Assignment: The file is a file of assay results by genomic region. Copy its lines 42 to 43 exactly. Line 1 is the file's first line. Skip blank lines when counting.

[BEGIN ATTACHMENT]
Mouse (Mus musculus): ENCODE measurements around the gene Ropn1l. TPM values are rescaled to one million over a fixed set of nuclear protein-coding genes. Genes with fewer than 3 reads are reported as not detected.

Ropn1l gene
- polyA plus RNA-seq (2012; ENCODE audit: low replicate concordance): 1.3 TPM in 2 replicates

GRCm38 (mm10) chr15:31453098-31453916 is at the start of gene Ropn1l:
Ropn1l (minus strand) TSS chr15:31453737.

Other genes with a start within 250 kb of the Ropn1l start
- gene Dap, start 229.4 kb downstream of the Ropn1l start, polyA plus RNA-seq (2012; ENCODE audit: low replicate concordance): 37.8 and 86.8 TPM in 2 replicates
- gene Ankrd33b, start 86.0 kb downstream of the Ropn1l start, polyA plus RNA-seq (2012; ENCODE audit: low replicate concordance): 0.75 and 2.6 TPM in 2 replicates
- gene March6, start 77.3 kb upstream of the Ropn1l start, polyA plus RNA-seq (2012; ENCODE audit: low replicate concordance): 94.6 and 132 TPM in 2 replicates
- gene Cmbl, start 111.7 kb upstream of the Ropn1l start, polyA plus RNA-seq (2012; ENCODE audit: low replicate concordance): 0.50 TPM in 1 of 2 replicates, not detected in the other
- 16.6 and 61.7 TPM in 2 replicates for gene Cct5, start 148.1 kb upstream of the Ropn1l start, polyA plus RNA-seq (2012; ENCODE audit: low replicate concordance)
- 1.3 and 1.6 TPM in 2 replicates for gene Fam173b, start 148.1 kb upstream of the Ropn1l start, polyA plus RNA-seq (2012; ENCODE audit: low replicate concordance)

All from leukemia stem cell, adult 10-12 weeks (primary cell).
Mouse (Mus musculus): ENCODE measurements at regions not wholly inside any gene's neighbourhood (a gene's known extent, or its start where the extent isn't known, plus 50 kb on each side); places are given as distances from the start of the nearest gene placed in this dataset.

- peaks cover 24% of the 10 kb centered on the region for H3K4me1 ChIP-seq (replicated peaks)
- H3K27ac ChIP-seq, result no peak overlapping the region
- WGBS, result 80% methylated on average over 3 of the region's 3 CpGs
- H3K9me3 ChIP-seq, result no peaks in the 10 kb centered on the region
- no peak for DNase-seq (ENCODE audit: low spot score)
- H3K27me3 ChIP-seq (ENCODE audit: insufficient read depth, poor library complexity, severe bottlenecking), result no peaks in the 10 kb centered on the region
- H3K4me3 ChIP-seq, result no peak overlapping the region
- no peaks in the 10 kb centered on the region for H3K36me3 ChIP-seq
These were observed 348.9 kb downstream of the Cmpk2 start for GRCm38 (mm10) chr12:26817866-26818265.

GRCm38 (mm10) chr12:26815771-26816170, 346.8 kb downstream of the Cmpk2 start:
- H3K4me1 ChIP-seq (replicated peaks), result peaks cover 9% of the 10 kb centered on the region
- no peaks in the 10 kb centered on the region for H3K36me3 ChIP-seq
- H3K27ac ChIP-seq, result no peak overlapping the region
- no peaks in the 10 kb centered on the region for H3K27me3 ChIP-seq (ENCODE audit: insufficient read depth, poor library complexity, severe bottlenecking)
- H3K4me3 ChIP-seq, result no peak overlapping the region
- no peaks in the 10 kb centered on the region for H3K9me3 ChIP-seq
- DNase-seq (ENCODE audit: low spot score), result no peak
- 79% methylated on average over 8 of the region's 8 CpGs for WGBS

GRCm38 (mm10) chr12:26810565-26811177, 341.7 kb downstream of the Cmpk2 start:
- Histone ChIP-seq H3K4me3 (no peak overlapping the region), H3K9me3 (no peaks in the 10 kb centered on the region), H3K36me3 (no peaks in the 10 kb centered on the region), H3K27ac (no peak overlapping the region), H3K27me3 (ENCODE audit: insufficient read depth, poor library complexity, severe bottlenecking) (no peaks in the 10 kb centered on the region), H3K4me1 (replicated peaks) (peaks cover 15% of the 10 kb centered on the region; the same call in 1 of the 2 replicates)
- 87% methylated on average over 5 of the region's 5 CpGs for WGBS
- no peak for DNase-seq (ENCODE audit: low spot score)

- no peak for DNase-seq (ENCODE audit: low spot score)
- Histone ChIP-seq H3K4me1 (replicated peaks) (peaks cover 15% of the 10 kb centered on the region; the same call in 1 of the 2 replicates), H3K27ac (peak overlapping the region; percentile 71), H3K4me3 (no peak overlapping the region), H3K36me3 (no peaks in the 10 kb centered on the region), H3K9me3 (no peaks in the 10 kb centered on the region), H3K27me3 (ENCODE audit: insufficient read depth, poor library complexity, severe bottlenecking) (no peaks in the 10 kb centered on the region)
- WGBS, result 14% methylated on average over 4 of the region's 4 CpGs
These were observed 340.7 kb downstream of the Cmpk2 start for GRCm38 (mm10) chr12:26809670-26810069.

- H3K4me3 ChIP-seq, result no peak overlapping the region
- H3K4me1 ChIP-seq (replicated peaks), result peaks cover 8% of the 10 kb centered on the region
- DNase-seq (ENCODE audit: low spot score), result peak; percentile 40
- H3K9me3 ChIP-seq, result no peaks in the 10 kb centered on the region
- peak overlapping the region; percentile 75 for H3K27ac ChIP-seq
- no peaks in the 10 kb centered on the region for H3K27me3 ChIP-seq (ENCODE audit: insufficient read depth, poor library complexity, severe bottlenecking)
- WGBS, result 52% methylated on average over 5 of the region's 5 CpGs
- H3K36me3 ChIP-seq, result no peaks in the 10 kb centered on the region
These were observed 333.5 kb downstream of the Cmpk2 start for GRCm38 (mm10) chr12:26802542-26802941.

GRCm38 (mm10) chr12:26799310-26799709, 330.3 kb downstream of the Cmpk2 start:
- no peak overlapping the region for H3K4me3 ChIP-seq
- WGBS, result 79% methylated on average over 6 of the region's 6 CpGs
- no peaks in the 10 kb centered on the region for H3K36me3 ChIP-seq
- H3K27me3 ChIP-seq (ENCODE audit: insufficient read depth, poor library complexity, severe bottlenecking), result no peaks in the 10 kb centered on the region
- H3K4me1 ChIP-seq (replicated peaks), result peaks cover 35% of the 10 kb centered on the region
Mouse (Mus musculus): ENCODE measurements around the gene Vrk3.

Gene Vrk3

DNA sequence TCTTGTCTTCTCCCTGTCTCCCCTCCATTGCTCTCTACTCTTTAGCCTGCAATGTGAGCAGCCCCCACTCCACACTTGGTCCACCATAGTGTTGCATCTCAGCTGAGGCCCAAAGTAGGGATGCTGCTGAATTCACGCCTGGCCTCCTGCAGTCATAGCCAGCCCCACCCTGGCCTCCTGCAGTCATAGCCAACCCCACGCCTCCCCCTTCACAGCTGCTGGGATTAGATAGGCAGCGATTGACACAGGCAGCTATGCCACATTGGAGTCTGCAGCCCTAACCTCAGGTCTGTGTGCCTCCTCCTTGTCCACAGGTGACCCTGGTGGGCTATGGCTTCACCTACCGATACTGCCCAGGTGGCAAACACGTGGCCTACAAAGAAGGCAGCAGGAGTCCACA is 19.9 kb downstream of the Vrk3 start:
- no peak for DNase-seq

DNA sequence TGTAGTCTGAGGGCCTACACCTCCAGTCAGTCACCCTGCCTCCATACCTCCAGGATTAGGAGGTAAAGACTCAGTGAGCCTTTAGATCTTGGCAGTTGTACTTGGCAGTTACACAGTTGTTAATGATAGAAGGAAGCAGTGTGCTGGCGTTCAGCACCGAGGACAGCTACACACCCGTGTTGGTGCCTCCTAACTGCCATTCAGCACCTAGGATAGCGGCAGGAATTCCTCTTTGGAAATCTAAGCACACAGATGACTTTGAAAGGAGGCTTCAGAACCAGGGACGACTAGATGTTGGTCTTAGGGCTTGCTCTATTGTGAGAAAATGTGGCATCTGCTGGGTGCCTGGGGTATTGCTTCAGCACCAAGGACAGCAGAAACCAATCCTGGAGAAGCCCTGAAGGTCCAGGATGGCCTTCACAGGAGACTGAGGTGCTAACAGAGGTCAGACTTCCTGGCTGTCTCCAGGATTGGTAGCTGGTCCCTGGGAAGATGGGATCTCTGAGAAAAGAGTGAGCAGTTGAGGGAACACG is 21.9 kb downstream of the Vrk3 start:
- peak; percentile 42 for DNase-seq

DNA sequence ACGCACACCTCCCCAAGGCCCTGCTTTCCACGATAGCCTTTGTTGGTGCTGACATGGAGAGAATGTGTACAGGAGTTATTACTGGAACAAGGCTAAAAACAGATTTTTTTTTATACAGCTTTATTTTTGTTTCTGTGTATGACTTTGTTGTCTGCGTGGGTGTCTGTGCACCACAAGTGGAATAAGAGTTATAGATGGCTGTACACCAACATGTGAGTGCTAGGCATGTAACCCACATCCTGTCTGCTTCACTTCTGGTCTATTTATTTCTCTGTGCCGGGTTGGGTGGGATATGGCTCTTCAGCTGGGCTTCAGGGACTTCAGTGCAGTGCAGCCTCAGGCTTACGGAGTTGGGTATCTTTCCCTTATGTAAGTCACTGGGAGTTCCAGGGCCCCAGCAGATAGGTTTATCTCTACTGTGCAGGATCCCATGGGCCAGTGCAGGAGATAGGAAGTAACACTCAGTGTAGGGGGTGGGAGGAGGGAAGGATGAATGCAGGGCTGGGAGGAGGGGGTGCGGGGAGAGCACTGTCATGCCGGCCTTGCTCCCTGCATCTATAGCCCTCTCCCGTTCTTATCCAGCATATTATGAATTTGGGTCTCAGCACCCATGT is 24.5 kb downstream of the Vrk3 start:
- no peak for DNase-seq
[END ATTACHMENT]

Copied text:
- H3K4me1 ChIP-seq (replicated peaks), result peaks cover 8% of the 10 kb centered on the region
- DNase-seq (ENCODE audit: low spot score), result peak; percentile 40